Thursday, August 23, 2012

Another "Missionary Kid" Memoir

Regular readers of this blog may remember that I am doing some research involving memoirs of “missionary kids” (“MKs”), and that I have written about a couple of them here as well. Some of the 31 MK memoirs I have read for my research so far are very well written; others are not, probably because most of the writers are amateur rather than professional writers. (I should state, though, that I find them all interesting and to varying degrees compelling, both for my research and because as an MK myself, I am always making comparisons and connections to my own experiences, and among the experiences of the various MKs.) One of the better written MK memoirs I have read lately is “Mish Kid to Mystic: Memoirs of a Missionary Daughter” (self-published, 2011), by Mary Lou McNeill Jacoby, which, although Jacoby is not a professional writer, is engagingly written. Jacoby’s parents were missionaries in West Africa. Her stories of her childhood there are interesting, but what I found even more of interest were her stories of her life afterward, and how she has been influenced by her MK background throughout her life. Jacoby, now in her 80s, has led a full and fascinating life in which she has always been a seeker. Although continuing in the Christian tradition and as the wife of a minister, she has also investigated and learned from various religious and spiritual traditions and innovations. It seems that she has been fully and intensely involved in her spiritual life, her family, her work, her travels, and her life. I admire how attentively, thoughtfully, and joyfully she has lived her life, and enjoyed reading about it. I had a brief email correspondence with Mrs. Jacoby when I ordered the book, and both that correspondence and the book itself made me feel she is someone I can imagine as a role model, as well as someone I would enjoy sitting down with for a long conversation. The photographs and drawings, some done by her mother and some by the author herself, add to the interest of the book.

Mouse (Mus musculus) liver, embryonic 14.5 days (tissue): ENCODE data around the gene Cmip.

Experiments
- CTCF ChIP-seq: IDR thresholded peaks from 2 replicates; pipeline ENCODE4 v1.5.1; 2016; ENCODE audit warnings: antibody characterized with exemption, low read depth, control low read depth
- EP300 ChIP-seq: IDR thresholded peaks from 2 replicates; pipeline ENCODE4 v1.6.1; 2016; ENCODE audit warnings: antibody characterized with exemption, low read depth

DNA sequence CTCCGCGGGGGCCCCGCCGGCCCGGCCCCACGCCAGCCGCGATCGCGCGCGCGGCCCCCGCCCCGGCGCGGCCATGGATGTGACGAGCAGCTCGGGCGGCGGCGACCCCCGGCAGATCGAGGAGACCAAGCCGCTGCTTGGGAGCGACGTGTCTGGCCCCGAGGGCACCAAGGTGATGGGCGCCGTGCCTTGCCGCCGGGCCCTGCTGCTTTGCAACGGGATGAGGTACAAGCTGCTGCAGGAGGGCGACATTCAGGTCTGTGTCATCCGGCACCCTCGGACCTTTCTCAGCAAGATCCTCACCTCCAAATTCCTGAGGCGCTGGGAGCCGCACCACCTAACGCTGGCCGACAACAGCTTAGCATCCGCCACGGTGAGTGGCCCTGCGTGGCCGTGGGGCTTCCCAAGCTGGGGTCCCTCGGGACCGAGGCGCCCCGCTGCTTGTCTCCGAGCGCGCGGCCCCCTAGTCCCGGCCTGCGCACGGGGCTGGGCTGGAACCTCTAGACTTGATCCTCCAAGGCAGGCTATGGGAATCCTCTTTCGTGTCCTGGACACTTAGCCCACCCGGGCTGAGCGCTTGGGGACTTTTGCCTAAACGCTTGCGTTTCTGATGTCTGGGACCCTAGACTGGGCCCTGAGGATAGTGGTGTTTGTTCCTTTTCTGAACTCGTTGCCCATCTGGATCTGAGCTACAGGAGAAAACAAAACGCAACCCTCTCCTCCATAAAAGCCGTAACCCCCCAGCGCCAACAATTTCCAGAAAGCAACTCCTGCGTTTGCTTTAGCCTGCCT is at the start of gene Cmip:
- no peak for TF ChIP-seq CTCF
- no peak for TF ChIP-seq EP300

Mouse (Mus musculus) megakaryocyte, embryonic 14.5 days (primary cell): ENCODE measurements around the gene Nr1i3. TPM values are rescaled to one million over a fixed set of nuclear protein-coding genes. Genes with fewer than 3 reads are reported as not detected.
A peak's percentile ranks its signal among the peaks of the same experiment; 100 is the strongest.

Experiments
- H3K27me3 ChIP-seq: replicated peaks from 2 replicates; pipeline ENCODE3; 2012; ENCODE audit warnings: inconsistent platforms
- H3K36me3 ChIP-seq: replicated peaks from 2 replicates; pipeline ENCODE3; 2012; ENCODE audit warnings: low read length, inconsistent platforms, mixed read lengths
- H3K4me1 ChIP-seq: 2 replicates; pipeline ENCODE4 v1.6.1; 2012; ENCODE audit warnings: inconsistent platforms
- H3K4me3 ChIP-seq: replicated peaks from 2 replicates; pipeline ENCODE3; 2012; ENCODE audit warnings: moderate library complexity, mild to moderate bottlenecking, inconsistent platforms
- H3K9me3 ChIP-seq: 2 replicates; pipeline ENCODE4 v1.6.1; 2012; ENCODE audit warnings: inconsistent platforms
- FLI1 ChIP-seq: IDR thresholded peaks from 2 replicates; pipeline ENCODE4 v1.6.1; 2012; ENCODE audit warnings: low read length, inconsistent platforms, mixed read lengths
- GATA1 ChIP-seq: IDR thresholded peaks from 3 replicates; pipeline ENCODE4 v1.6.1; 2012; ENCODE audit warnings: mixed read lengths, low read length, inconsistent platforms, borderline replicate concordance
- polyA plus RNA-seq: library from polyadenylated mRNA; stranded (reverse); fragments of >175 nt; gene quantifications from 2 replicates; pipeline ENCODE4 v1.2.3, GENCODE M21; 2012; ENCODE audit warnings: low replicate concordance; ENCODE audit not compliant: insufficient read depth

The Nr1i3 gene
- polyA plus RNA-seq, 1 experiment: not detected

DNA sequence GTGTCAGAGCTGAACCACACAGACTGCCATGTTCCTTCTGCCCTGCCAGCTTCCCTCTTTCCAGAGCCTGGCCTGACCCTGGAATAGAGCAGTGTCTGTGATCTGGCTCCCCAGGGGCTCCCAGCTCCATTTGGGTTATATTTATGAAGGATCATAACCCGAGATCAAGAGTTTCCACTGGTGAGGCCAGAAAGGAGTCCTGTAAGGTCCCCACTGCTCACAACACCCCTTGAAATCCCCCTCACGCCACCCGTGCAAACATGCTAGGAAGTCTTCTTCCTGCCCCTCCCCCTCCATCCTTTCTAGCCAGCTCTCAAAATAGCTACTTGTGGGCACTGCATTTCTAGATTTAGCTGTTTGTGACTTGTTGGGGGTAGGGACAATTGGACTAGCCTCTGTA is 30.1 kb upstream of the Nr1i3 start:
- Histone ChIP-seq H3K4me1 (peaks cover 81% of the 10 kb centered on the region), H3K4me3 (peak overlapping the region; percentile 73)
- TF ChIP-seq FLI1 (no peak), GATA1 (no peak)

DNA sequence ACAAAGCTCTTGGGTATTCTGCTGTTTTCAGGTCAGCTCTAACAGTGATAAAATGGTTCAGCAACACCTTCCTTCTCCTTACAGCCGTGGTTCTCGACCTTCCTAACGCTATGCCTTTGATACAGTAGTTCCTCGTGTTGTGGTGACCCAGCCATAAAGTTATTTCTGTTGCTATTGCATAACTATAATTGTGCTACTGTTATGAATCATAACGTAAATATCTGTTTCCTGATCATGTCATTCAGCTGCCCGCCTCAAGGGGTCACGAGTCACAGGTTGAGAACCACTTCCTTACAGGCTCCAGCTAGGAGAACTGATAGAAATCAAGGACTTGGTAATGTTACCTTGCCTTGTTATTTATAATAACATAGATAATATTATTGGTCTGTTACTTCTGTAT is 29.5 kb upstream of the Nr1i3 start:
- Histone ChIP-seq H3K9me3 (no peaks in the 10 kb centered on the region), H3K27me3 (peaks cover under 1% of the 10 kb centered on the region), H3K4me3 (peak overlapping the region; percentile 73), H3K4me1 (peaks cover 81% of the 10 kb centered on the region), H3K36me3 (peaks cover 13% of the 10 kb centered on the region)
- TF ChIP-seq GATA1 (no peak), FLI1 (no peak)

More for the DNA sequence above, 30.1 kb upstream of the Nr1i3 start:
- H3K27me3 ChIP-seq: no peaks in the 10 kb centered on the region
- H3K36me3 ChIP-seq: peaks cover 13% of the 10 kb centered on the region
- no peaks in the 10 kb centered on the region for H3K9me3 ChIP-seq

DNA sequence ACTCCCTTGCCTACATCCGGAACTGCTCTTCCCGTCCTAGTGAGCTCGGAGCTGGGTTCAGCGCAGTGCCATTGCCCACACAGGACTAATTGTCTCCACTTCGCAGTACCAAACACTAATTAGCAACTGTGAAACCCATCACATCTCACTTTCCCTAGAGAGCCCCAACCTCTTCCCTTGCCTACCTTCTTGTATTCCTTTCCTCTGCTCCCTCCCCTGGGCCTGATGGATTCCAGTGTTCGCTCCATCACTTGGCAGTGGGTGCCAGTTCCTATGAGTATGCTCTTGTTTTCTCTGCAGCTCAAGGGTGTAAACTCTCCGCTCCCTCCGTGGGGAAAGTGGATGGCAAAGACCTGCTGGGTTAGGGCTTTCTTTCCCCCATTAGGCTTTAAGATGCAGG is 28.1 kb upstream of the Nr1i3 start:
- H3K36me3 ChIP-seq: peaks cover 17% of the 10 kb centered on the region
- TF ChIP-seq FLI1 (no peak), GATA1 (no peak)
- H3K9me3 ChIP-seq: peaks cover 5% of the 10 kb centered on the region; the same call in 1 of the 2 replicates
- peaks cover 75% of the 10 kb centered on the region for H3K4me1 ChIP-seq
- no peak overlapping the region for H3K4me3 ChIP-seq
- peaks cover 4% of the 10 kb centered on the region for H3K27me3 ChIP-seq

No comments:

Post a Comment

Site Meter